Hope Star from Hope, Arkansas on December 22, 1943 · Page 2
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Hope Star from Hope, Arkansas · Page 2

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Wednesday, December 22, 1943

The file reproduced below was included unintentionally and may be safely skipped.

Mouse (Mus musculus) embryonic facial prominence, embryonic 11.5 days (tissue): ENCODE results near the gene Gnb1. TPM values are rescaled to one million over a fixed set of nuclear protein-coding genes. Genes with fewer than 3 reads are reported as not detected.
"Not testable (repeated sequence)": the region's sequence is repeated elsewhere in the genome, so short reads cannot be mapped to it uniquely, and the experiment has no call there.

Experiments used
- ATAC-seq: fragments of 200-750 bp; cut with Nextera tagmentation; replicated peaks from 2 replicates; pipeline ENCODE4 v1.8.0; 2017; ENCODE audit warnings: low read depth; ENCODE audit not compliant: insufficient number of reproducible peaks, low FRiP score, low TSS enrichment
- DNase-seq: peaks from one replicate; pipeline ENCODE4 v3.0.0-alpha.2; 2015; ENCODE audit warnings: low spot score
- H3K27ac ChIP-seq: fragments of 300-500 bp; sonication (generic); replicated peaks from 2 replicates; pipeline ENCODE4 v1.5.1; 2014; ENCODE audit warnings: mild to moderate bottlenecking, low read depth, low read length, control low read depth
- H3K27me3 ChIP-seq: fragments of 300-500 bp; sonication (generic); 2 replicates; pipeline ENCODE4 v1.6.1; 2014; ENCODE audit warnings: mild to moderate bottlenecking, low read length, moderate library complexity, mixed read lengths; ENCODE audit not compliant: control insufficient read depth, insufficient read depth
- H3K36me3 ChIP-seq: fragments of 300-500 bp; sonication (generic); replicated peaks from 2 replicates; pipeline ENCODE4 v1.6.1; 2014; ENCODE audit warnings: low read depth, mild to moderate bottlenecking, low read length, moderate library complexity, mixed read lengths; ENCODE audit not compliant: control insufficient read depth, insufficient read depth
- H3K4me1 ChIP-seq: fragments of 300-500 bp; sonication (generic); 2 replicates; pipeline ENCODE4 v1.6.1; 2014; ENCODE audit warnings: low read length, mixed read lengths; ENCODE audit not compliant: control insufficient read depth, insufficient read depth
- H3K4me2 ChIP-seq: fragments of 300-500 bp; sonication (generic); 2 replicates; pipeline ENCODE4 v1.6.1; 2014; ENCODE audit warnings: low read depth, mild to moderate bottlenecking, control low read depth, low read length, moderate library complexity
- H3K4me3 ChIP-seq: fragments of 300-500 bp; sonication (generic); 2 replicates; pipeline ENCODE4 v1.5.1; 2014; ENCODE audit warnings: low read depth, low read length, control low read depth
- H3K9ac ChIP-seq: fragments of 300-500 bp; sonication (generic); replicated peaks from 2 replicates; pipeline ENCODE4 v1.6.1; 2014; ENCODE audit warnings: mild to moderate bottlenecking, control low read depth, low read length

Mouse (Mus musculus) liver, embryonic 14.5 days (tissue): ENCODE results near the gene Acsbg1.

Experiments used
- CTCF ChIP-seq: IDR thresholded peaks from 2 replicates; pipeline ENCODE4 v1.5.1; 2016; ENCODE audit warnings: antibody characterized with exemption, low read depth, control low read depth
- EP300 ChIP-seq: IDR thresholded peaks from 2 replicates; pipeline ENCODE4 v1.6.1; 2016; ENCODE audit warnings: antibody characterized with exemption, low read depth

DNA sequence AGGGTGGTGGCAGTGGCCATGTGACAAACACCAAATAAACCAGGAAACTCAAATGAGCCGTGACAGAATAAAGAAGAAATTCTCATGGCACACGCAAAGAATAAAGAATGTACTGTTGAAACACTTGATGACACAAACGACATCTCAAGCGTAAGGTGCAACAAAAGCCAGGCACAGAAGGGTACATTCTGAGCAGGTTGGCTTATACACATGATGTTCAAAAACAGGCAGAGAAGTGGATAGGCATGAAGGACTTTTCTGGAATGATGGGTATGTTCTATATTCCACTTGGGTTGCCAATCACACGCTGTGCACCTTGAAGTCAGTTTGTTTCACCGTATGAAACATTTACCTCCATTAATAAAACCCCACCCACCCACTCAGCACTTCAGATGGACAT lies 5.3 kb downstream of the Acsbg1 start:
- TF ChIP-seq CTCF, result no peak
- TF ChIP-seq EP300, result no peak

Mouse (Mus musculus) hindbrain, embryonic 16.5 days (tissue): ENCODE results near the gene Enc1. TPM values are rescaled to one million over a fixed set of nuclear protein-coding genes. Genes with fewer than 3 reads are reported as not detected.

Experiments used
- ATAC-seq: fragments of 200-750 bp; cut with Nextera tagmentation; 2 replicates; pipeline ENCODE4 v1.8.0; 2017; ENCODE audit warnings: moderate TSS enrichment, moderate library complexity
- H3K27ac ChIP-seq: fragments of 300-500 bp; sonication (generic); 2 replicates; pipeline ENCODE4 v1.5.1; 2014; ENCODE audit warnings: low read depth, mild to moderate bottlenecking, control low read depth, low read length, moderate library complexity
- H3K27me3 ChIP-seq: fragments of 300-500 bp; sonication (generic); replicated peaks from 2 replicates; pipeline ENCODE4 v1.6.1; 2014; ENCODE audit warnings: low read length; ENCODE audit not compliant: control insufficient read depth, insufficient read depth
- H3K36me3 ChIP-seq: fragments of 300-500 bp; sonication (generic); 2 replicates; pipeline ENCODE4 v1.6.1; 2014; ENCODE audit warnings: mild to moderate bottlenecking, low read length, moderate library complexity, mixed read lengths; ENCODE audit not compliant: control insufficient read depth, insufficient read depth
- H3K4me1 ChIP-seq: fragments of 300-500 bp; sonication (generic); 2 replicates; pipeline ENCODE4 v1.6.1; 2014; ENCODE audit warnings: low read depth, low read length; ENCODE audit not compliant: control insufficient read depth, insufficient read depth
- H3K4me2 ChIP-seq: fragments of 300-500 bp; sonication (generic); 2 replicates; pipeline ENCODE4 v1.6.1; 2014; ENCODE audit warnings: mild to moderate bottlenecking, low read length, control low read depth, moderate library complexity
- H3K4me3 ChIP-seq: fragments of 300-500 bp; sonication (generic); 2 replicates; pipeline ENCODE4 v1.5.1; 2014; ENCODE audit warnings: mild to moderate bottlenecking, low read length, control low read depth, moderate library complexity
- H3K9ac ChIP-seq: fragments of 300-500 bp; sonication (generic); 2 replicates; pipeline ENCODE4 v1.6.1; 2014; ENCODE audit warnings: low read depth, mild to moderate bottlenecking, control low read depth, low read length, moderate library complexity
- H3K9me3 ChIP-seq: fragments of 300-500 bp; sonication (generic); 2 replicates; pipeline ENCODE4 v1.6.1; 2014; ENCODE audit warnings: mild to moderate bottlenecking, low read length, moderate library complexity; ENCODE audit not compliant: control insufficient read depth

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..... ; *J% ^'jV} t i, •,' ,^'«y ;. i!l 'l ' i i V ',- ," n ' ' ' *l W**iM«f • J!!!2teBJlEt ^ a.-.V.SArfA.uJtf,*^ —•-'[f i- -,'•- * J m i f'"-'-^iTi cTiT- r'—m inn.- .'ii'******; . I Held Everything -r f iffWrt* «.«**, dKh 3, 1897. *»** Mf? *.(AJ»J-*>M*ins Aisoekrtid P™*.^, JfAff-MMft* N«ws|ror*» Enterpri* Art'n. »«! ^tor rtSAIlcotlon of «tl n«ws d s- iclS credited to ft of not otherwise F«fedited fn this t»P«r ond also th« local ; irf (jubllshed hcrelrt. _ _____ ^^^ iecond* averTolcvo : *' -^- "All this talk about stopping inflation, worries met" " There are more than 4.000.00. books In the public libraries of New 1 York City. Our planes buzzed around us... We got our orders about tha gas. The time was getting near . , By Golbraith they hauled the sailor out. Oof planes buzzea arouna u,... - , ^ , , ^. ^ foiw ^ rTHE loud speaker's cry of "Man overboard" had baro force and ph*. -re buzzing around o* most of the f^< ™[^ ££ t ff±'£$t! " to the cnrriJsave the can,,«p ? "d dump t,^ ^o; * Tly died aJay when /destroyer dashed alongside and dav, while we worked _ ™No" hclid. ''Your tail might get sluggish with that gcthcr. Another thing: f .hy-o you m n ^ ooh h tauUd the unlucky sailor out. It was a beaunfuuy executed ^^^r^lhS^ B "The 'days now were crowded with lectures, tinkering the same room until the small 'and pnctle for the gunners. The Hornet let out kites the thought of getting enough behind the ship to give our men practice shooting at them, leave my mind. • The «ChTio P pianos," those multi-barrelled pom poms Doolittle » easy to talk to, ,f you . _. -Ft. ..L- J ..*..« n .4 <*(.* muctfil cn-sln Vrni pVf*P ntfrtnl ~ behind me snip to give our men pn^n.*. o..v,w,... 5 »v „.*. ...- .. v ---- someth ncr con- nave wasted n ucuuva mi 01 IKUC ;mu ..HMI V . • , -sssrrr^uss^sp r"r'S=SSE^=s ,^rirr»tz^^» -•s.*.- Ea ~ I. grim octave of three or four sharp notes Cruisers the end and told milhac been hgug ou p OD ^ ^ ^ m ^ „,, you Ao> (Conlinued catapulted scout p.anes for long trips on a.l s.des of our gas consumption and asKed , m f coUM can> 5 noo , of , hc . Monlh club -W.IH., u, b. p-mw »., * tomorrow) lues ot our gas consuimuiuu .mu ii»i»».« ••• — . DfaWln « co PS ,L, 194 , by K ln , tata - S S n d ,c Bt , tn, mt copvrfcU. 1 M to n.n.c. Ho.o. tn, ^^.^ urawinira copyriBnt, i»<ia, oy IVIUB *-t.-»i.un.a «,._.-.*»,-, , ^ _^ «__ — — •••• FUNNY BUSINESS" By Hershbe^T " QUR BOAR DiNG HOUSE with Major Hoople OUT^ OUR WAY^ By J.- • ^ l ^ m * "You must think the sergeant is serious about Irene— didn't I hear you trying to interest him in one of those lots you've been stuck with since the war started? *' ; - v '"r^ v-u=£gM<—- " .,..;"•'•';;. ".••"•S'-.^r^vv-"'•'"•"•>'!''' •'"'••'•'• M.&£fcG!£K /2-il' corn, mi B» w«'jt«vic[, i«c T. M >tc. u s- P*T. off"- ., ' •• •••• INDEED NOU AR& BUT '/v\ LEAVIMG TONIGHT, -50 HOW ABOUT N\N OFFER FOR SOUR SPEAKING SPARROW ? \OOP2. <3CHE/vve TO POT THE THE RA.DIO AT IOO A f"MGV4T BEFORE: CHR\STrWA<=> <5PIR\T ALL THAT SOU A ROMP GETG A\_L PAPER ON OM& EITHER O' -THEM OU 3.OVS :OUuP HANDLE ' VL.U 5O x / i>O / DA.C \ / -,[ THAT CM^PC I MOCHE BULL • y REGISTRATION ^ PEDIGREE. OME -\ORSE.'-- BDT 'C BUU- « "I had it made special—I use it for a pipe when I'm olT duty 1 " O Closing In By Leslie Turne* AS EA5V AND 9R»KNER • RBACH THE 6^ UNDe»6ROUMDRAOIO CAVE.TH6 NAIIS CUTOFF EVERY PATH OF ESCAPE FROM THE FOREST j "~~ Donald Duck A Mechanized Winter By Walt Disney Red Rider Covering Up By Fred Harmon ;** Popcye 'Salt Water Taffy' VASKKS " HNSt «S» OWWSWWft. -i TV XMOVO "XWt EXCITG.D GOT NOTHIN) TO HIDE HERE-' CONVINCE TH' HE KCALLY FOUND Caught By Edgar Martin Hi MAW MEEDS\tHA'6 OKAV.6IR-I KNOWS HB THIMKS I VAM ABOVE THE ' Alley Ooj» The Khan's Treasure The Time of His Life By Chic Young THE MANTEL CUDCK5AVS' THEM I HAVENt TIME TO EAT.' By V. T. HamMn^ IA.RDED BY ^ THEV COULD S octal afta rcriofiA Daisy Dorothy H6<ifd, editor I Social Calendar : Mrs. Jim McKenzie Entertains , cosmopolltlan Club • The December meeting of the t.osmopolitlan club was hiild at the home of Mrs. j im McKenzie last evening with Mrs. Roy Allison, associate hostess. Lovely decorat- •ons were in keeping,,, with the Yulolicle sonson, A'beautifully do- coinlecl tree wns noted by the is members and one guest, Miss Mamie Twltehell. Mrs. Frnnklln Horloh presented n.most Interesting program on Present Day Chlnii" opening with n paper on Post Win- Planning for China. Modern China's Art was discussed by Mrs. Lawrence Martin, Handmade lace from China was distributed -as an appropriate fnvor of the country. Following the program there was an exchange of gifts. The Christmas motif was further carried out in the delightful desert course served. Dainty seasonal bells were given as favors. at the First Methodist church with Rev R. B. Moore, officiating. Miss King Was graduated from Hope High .School and Is now attending Henderson State Teachers' College, Arkndelphla. The bridegroom, elect attended Central Normal College, Danville, Indiana, and Is employed at Southwestern Proving Ground. Christmas Party la Enjoyed 6y Sub-Deb Set Among the entertainments hor- adllng the approaching Christmas WHS n delightful party given by Martha Ann Atkins, Pat Allen and Hazel Spillcrs at the Atkins home last evening. The entertaining room's were attractively decorated with Christmas greens. A huge decorated tree added to the spirit of the Klng-Schenk Mrs. Jolt M. Atkins announces the engagement and approaching marriage of her daughter, Mary fcllzwbeth King, to Brock R. Schenck. son of Mr. and Mrs. John A Schenck of Pittsboro, Indiana. • The marriage will be solmonizod at 8 p. rh. Sunday, December 20, NEW SAENGER -NOW- Yletide season. After an exchange of greetings games were played with the first prize being won by Bonnie Anthony and Lcnora Ann Caldwell. A Christmas story written by Jessie Clarice Brown was chosen the most original. Each guest received a gift from a friend from the tree. A delicious salad course wns served by the hostess, assisted by Pat Ellen and Hazel Spillers to the following young ladies: Mary Carolyn Andrews, Helen Marie Franklin. Carolyn Hamilton Lcnora Ann Caldwell. Jesse Clarice Brown, Eva Jean Milam, Aura Lou Hairston, Barbara LaGronc, Martha Sue Moore, Alice Lorraine Heard, Bonnie Anthony, Mary Ester Edmias'ton, Matilda McFaddin Don-is Urrey, Betty Ann Benson,' Sophia Williams, and the hostess. Baptist Class Entertains With Yule Party The Joyful Servants.class of the First Baptist Sunday School met Monday evening at the homo of the teacher, Mrs. H. A. Fiskc, for the annual Christmas party. Interesting games were enjoyed and gifts were exchanged from a lighted tree. The hostess served a delicious sandwich plate with fruit cake and hot chocolate. MOM ITAfc, M M'5M, AUKANSAI Democracy Marches On Coming and Going Captain and Mrs. James G. Marlindnle have arrived from Dy- ersburjj, Tenn. to spend the holidays in Hope and in Little Rock with Judd Mnrtindalc, a student in the University of Arkansas Medical school. Mrs. Jim McKenzie and her mother, Mrs. Lynn Ross will entertain Miss Dorothy Ross of St. Louis and Miss Prances Ross of Memphis this week. They plan to arrive tomorrow. Miss Laura Ann Garanflo is in Bastrop, La. to visit relatives and friends. Miss Barbara Sue Walker and Bobby Walker of Galvoston are holiday guests of their grandmother, Mrs. J. H. Walker. Mr. and Mrs. O. L. Reed arc hosts to Mrs. Reed's sister, Mrs Dwight Blake, and Mr. Blake of jMinden, La. for the Christmas season. , , * ! Third nftn the U. S. Thud Infantry „»'! (V S Signal Corps Photo From NBA) 1 l "? l * ltnllan ™ ; ' c ' <" ed * h °" <* ' ™° eonl, but, in the two -mem- , the forces of democracy stride sternly on— to Rome and even- 1 vnnqtiislimont of M;i7,i tyranny. • ' By Charles Dickens CpPtRIGHT. 1943, NEA SERVICE, INC.) Latest News RIALTO — NOW — Gale Storm in Campus Rhythm and Warren William in One Dange rous Night 7 Bolivia Counter Plot Denied by New Leaders By The Associated Press La Paz, Bolivia, Dec. 21— Troops guarded Bolivia's tin ore mines today as a nationalist junta which ! yesterday overthrew the government of Gen. Enrique Penaranda announced that it was firmly entrenched and discounted rumors CHAPTER XV small Tctterbys, whose 1 round eyes were much in- named by soap and friction, wer in the tortures of a cool wash in the back kitchen; Mrs. Tetterby presiding. The tempers of the little Tet- tcrbys had sadly changed with few hours. Mr. and Mrs. Tctterby themselves were not more alterec than their offspring. Usually they were an unselfish, good-natured yielding little race. But they were fighting now, not only for the soap and water, but even for the breakfast which was yet in perspective. The hand of every little Tetterby was against the other little Tclterbys; and even Johnny's hand—the patient, much-enduring and devoted Johnny—rose against the baby! Yes, Mrs. Tetlerby, going to the door by mere accident, saw him viciously pick out a weak place in the suit of armor where a slap would tell, and slap that blessed child, * * * IS. TETTERBY had him into the parlor by the collar, in that same flash of time, and repaid him the assault with usury thereto. "You brute, you murdering little boy," said Mrs. Tctterby. "Had you the heart to do it?" "Why don't her teeth come through, then," retorted Johnny, in a loud rebellious voice, "instead of bothering me. How would you like it yourself?" "Like it, Sir!" said Mrs. Tet- tevby, relieving him of his dishonored load. "Yes, like it," said Johnny. "How would you? Not at all. If you was me, you'd go for a soldier I will, too. There ain't no babies in the Army." Mr. Tetterby, who had arrived upon the scene of action, rubbed his chin thoughtfully, instead of correcting the rebel, and seemed rather struck by this view of military life. "I wish -I was in the Army myself, if the child's in the right " said Mrs. Tetlerby, looking at hei husband, "for I have no peace of my life here. I never have a holiday, or any pleasure at all, from year's end to year's end! Why, Lord bless and save the child," said Mrs. Tetterby, shaking the baby with an irritability hardly suited to so pious an aspiration, "what's the matter with her now?" Not being able to discover, and not rendering the subject much clearer by shaking it, Mrs. Tet- lerby put the baby away in a cradle, and, folding her arms, sat rocking it angrily with' her foot. "How you stand there, "Dolphus," said Mrs. Tetlerby to her husband. "Why don't you do something?" "Because I don't care about doing something," Mr. Tetterby replied. "I am sure I don't," said Mrs. Tetterby. "I'll take my oath I don't," said Mr. Tetterby. "You had better read your „ ^_ .. u< . AS_ M V* JULll japer than do . nothing at all," . said Mrs. Tetlerby. "What's there to read In a ' japer?" returned Mr. Tetterby, with excessive discontent. "What?" said Mrs. Tetterby 'Police." "It's nothing to me," said Tet- erby. "What do I care what people do, or are done to?" "Suicides," suggested Mrs. Tet- erby. ."No business of mine," replied' her husband. "Births, deaths, and marriages, are those nothing to you?" saH Mrs. Telterby. "If the births were all over for good, and all today; and the deaths were all to begin to come off tomorrow; I don't see why it should interest me, till I thought it was a coming to my turn," grumbled Tetterby. "As to marriages, I've quite done it myself. I know enough about them." * * * "JJOW old and shabby he looks," said Mrs. Tetterby, watching him. "I never saw such a change in a man. Ah! dear me dear me, it was a sacrifice!" "What was a sacrifice?" her husband sourly inquired. Mrs. Tetterby shook her head- and without replying in words, raised a complete sea-storm about the baby, by her violent agitation of the cradle. "If you mean your marriage was a sacrifice, my good woman—" said her husband. ,'m,?° mean li " said his wife. Why, then I mean to say " pursued Mr. Tetterby, as sulkily and surlily as she, "that there are two sides to that affair; and that I was the sacrifice; and that I wish the sacrifice hadn't been accepted " "I wish it hadn't, Tetterby, with all my heart and 'soul; Tdff'assure you," said his wife. "You can't wish it more than I do, Telterby." "I don't know what I saw in ier," muttered the husband, "I'm ure— certainly, if I saw anything :t s not there now. I was thinking :o, last night, after supper, by the fire. She's fat, she's aging, she von't bear comparison with most other women." "He's common-looking, he has 10 air with him, he's small, he's >eginning to stoop, and he's get- ing bald," muttered Mrs. Tet- erby. 'I must have been half out of my mind when I did it," muttered r. Telterby. "My senses must have forsook -no. That's the only way in which can explain it to myself," said Mrs. Tetterby, with elaboration. In this mood they sat down to breakfast. (To Be Continued) counter-revolution had that a begun. The troops were stationed at the mines, producing a large portion of the tin ore used in the manufacture of United Stales and British arms, in one of the first acts of the new government which pledged, however, to live up to Bolivia's comitments to the United Nations. Victor Paz Estensoro, leader of the international situation at . the side of ihe United Nations." Similar sentiments ware expressed by Maj. Alberto Villarocl, the new president. An executive decree of last April, declaring war on the Axis, was affirmed by (he legislature on Dec. 4. (Dispatches from Santiago, Washington By JACK STINNETT Washington Your capital wartime: in "I'm just on my annual trip to the east; there's nothing particularly political about it," said aen- Alf M 'ing the Republican Postwar Policy Committee together in early spring to draft recommendations for the party's 1944 foreign policy plank and that he hoped to avoid turning "any agreement between the two parties into a specific strait-jack- from which most the new leaders arc drawn, has long campaigned Victor Paz Estensoro, leader of industry by Ihree major producing the coup and new finance minis- | companies. These advices said the ter, told an interviewer that "Ihe Atlantic charter and other obligations of Blivia will be respected and maintained" and "the new government in no case will alter coup could hardly fail to affect the production of tin. (It was announced in Washington that, pending direct word from La Paz, negotiations between the Freckle* and HU Friendi Where There's a Will- By Merrill B| 0i D ~\ GLAD TO- — • \ PLEASe?) TOSS IT OVER, i OM.BOY-TM6 ICE IS | I HAVEN'T GOT BROtCEM ! FIND N\E A SHIRT WITH A A SHIRT WITH A &UTTOI-J OFF IT/ BOTTOM OFF IT AND NEITHER HAVE T I HAVE NOW/ Nandiha Plants From the George Ann Orchards On Sale Now At the Former CHo$, A, Hoynes Grocery Building, Second Street (. / Prices: 25£ - $1 - $1,50 - $2 ::-, 5 f l v A\&^ ! wX'i'^4Jj I <, s» f ,-, ^-.^ one-time Kansas governor, as he plumped down his bags in the May- llower hotel. The next day he was guest of honor at a Capitol luncheon given by Sen. Arthur Capper (R.-Kans.) and Hint night was guest speaker at the 78th Congressional Club (freshmen GOPs). The next evening Republican National Chairman Harrison E. Spangler tossed a partly for him. Also on the nonpolitical calendar was a dinner by E. P. Colladay, the Republican National committceman from the voteloss District of Columbia. At most of the parties, off the record and on, the man who came in second in 193(3 blasted away at the proposal that both parties adopt the same foreign policy plank at their 1944 convention, and so far as forcing policy is concerned (and only that far) eliminate politics from the coming campaign. On one occasion, Landon said: "Candidate Roosevelt doesn't stand still long enough to let Republicans itnow what his foreign policy is." And Sen. Arthur A. Vandenb<jrg, (R.-Mich.) chose one of the ex-candidate's dinner parties to announce in an interview that he was call- Bolivian government and the United Stales Metal Reserve Company, a government-financed organiza- ion, for a new five-year tin con- ract; were suspended.) Jose Tamayo, the new foreign; minister, said Itist night that htf- lad handed to the dean of the for? c-ign diplomatic corps in La Paz an official document announcing the establishment of a new government and affirming its intentioij to' continue a policy of inter-Aunerican collaboration. From here, Landon went on to his closed session with political party leaders in New York. While Alf Landon hasn't been mentioned at all as a possible candidate for the '44 nomination and there shouldn't be read into this column any tin-ought that he might be, he still is an important figure on the political horizon. He represents an uncompromising clique in the parly which will have no truck with the New Deal, whether on war, postwar, or domestic policies. Members of Ihe Netherlands embassy staff will tell you this story to prove that the starving Dutch at home haven't lost heir sense of humor under the crush of the Nazi heel. One Dutch housewife, it seems, suggested the following recipe for a "first rate meal": "Take your meat ration card, roll it in your flour coupons and put bolh inside your fat card. Broil it on your coal card to a gentle brown. Next take your potato card and put it in your butter card, bringing the potatoes to a simmer on your petroleum coupon. Then, take your coffee ration card, add milk and sugar coupons, and dip your break card in it. Then wipe your mouth with your pedigree card, wash your hands with your soap card and dry them on your textile coupon." 46,000 VISIT HOME Austin, Tex. UP O. Henry's old Austin home has had more than 16,000 visitors since it was opened as a museum in 1934, according to a report by Curator Cornelia Cooke Smith. Enough gasoline to overflow an tverugc railway tank car is used jy tanks of one American mechanized division during each a 00 niles of travel. Big Pacific i t Continue* From Page One) C. Richardson, Jr., commander of Cpntral Pacific army foi-res. \Vhatever the results of" the conferences, the Japanese apparently already have decided to strengthen their air p'ower in 'the 'mid-Pacific Marshall islands, possible invasion target, and at Rabaul, their battered stronghold on New Britain. U. S-. Seventh' Air Force Liberators found that out when they raided the rlcw Taroa nil- base in the Maloelap atoll of the Marshalls Monday. They dropped 2!i tons of bombs but 20 Zeros rose to intercept and knocked off three Liberators. Four Zeros were shot down. Seven others met destruction in an American raid the day before. The enemy sent up 50 fighters against Liberators and their esnrot- ing fighters which attacked Rabaul harbor, sank one merchant vessel and sot two others afire. The Allies and the enemy each lost four fighters. In attacks on a convoy off Ka- vieng. New Ireland, to the northwest of Rabaul, direct hits were scored on three Japanese cargo ships and a fourth was also damaged. Japanese planes pounced on an enemy convoy in waters off New Guinea, but managed to sink only a two-hundred toner at a cost of 14 aircraft and six probables. The Tokyo radio broadcast claims that Japanese planes yesterday had sunk nine Allied transports and two cruisers off Cape Merkus, the American-held peninsula on New Britain. . The enemy's air losses rose to 30 with the destruction of reconnaissance plane by Allied air patrols in the New Britain sector. Only patrol action was reported on the Sixth Army's Arawe invasion, front. "Ground fighting," said the communique, "has died down." In New Guinea, Australians pushed over Japanese strong points and advanced a mile and one half north of the Masawang river. On the heels of the apparent Japanese abandonment of' southern Bougainville, dispatches from the Solomons said ground troops, as well as tons of supplies and equipment, are arriving regularly "without serious interruption," to reinforce advancing American forces. Spencer Davis, Associaled Press war correspondent, wrote that with Amercian aerial and naval supremacy in the area, the battle of the Solomons may be virtually over. The Japanese have an estimated 35.000 troops in their Bougainville garrison. SERVES 4th COLLEGE Northfield, Vt. UP John M. Thomas, 74-year-old president of Norwich University, is believed to be the only man in America who has served as president of four different colleges. Before becoming Norwich president in 1939, he had served successively as head of Middlebury College, Pennsylvania State College and' Rutgers University. Flashes of Life By The Associated f»re4s Hotfoot Kronlo Ryal, Va. - In the future, Dr. Dabney S. Lancaster, public education superintendent in Virgin* ia, will be cautious in choosing his figures of speech. "Senator, I've come up here to build a fire under you," he told State Senator Aubrey Weaver when he called to enlist Weaver's support for teacher salary boost legislation. While they were talking, the telephone rang. The schoolhouse, two doors from the senator's house Was Waste Paper Drive ' ' Harrisburg, Pa. — Unused forms provided for the registration of slaves in Pennsylvania almost a century ago ere headed for war- lime waste paper salvage. Court attaches found the blanks while moving documents into a new court house. , A Soldier Weds Asheboro, N. C. —A soldier and his prospective bride presented themselves'In an 'Asheboro minister for'the rites, but with a Guil-' lord county license. Since the marriage must be performed 'in the county of issuance, the pastor hustled the couple and necessary witnesses into his car and drove just across the Kandolph-Guiliord county'iine.. .; • , •', • There he parked by the roadside and tied the nuptial knot. GIDDY-AP TO CHURCH Athens, Tenn. —tTP)—bid times, it seems, have returned. ; At a recent camp meeting at the rural Mount Cumberland Presbyterian Church, the wagons and buggies outnumber the autos by-a big majority. One of the'wagons, equipped with hay frames, made a round trip of 16 miles to bring 20 worshipers to the service. Legal Notice SCHOOL BUILDING AND LANDS Notice -is hereby given that the board of directors of Spring Hill School District will offer for sale the Crank School Building and one acre and one-half of land on which the building stands, to the highest reliable bidder at the Spring Hill High'School Building ,at 2:00 p. m. Saturday, Jan. 8, 1944. Sealed bids will be accepted by the Secretary of the School Board at any time before the hour of sale. The School Board of Spring Hill School. District reserves the right to reject any or all bids. Done and signed by order of the Board of Spring Hill School District this the 14th day of Dec. 1943. . ELBERT TARPLEY, President; : . J. \V. MARTIN,',. . . Secretary. Dec. 15, 22, 1943. Slav Portisani|p M^ef Superior Nazi Forces ; J D Cairo, Dec. 22 —(#)-— There indicalions here today that Mar shal Josip Broz (Tito) will have regroup his Partisan forces, wf have been badly dispersed by „„-, perior German strength in Bosnia, Montenegro and Albania, before, any major anti-Nazi assault is bo*- * sible. 'i\ f\ It now is known, however, that' ' Tito has been receiving direct support by American and British bombing and;strafing planes and there is a general expectation that this support will be accelerated, Reported On Offensive > London, Dec. 22 —(/P)— Mar$ftal Joslp Broz (Tito) Partisan arrnyj ,a of 250,000, battling German ,'aritP >?i collaborationist forces twice 70s' "*'* size, has taken to the offensive tin every sector of Yugoslavia's irregu-', lai- battlefront, a communiquojjfrdht>-' the Yugoslav Army of Liberation announced today. \ > The German forces, spearheaded " by the German 373rd Divigibn, struck back with large-scale as-' ' saults in Croatia in an effort to re- '••' gain the initiative, the war bulletin disclosed, but Tito's 7th Parrot -I)!-- ,*' vision decisively thwarted the **•• enemy thrusts. >•'»<• £v '* With : Yugoslavia developing into ** a battlefront of broadening sco'pe, at- ' recapitulation of Hitler's losses'"in* " his efforts to clear his Balkan flank \ shows that he had 40,000 casualties'*'! in October and November alone/ "*& These figures were given in ' a' l .) Moscow broadcast, which said the casualties included 16,000 killed, and 11,000 prisoners. i ' ' • Blevins Junior Rec(\ Cross Mails Boxes, The Blevins Junior Red Cross, under, the direction of Mrs. R: W.' •-McGraken has made up and sent but the following items; 3 boxes'of holly and pine cones to Camp ansas Childrens home and hospital 200 holiday napkins, 165 nut sups to the soldiers at Camp Chaffee. $3,000,000 IN CHANGE Chester, Pa. —UP— Have you ever seen $3,000,000 in nickels; • dimes and quarters' Christian V. Mahla collected that amount of the small coins at the rate of $10,000 annually for each of the 30 years he worked for the Bell Telephone Co. emptying the pay-station toll boxes in Delaware County. AS PURE AS MONEY CAN BUY None faster. None surer. None safer. No aspirin can do more for j-ou than St.ioseph.Aspirinv—world's larseS^sellcr at I0t. 30 tablets, 20^; 100 tablets, only dof. B e sure to demand St. Joseph Aspn in. !•>. *,*SS i^a* i»j 3$. Three Recap